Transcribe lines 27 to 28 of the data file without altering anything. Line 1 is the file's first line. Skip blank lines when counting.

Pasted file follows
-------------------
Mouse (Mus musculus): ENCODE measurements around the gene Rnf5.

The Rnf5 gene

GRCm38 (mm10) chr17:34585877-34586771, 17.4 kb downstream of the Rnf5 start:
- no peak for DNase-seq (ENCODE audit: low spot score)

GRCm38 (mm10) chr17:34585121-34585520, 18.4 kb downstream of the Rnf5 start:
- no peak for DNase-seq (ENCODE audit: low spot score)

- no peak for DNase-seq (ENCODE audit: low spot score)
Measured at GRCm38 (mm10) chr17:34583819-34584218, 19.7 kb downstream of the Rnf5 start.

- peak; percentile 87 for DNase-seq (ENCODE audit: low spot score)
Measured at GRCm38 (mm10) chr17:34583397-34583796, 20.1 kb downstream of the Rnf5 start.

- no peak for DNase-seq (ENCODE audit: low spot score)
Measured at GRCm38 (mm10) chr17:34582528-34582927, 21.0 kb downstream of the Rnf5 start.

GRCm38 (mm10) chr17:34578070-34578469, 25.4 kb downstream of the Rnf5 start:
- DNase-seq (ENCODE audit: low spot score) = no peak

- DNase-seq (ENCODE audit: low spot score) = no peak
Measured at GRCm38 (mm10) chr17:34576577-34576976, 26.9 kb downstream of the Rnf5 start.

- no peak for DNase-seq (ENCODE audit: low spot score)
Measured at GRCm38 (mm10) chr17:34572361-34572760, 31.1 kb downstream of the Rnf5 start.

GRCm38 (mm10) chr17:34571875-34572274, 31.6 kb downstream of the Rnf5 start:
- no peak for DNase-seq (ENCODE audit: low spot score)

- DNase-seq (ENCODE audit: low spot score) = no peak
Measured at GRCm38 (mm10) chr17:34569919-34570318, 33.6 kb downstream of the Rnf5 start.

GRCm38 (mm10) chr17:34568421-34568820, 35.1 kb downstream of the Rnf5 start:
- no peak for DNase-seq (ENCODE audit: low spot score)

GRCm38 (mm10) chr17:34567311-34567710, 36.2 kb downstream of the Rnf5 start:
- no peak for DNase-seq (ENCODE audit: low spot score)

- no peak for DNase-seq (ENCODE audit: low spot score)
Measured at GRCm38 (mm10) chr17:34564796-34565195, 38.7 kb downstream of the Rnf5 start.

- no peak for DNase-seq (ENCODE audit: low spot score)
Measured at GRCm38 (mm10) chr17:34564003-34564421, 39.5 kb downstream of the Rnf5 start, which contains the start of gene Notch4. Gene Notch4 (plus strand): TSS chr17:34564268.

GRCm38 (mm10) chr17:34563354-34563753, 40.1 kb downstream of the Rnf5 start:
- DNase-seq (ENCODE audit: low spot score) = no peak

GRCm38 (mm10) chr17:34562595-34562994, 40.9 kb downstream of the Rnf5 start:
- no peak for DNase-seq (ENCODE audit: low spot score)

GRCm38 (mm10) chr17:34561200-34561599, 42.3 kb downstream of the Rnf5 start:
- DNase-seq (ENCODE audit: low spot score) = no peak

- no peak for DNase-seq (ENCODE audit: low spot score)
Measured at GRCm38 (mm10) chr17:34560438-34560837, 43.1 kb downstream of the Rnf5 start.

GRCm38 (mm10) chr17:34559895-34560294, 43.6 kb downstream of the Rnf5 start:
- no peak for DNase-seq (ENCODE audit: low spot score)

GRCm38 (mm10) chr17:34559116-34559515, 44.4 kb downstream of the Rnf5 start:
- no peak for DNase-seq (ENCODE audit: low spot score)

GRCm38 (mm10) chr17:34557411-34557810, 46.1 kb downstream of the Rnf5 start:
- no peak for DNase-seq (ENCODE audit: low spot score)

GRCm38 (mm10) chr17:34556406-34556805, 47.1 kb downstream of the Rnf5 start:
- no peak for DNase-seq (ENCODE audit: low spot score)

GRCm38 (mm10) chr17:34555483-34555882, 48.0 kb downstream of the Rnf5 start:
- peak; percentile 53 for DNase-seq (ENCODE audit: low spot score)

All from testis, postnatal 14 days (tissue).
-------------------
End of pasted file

- no peak for DNase-seq (ENCODE audit: low spot score)
Measured at GRCm38 (mm10) chr17:34564796-34565195, 38.7 kb downstream of the Rnf5 start.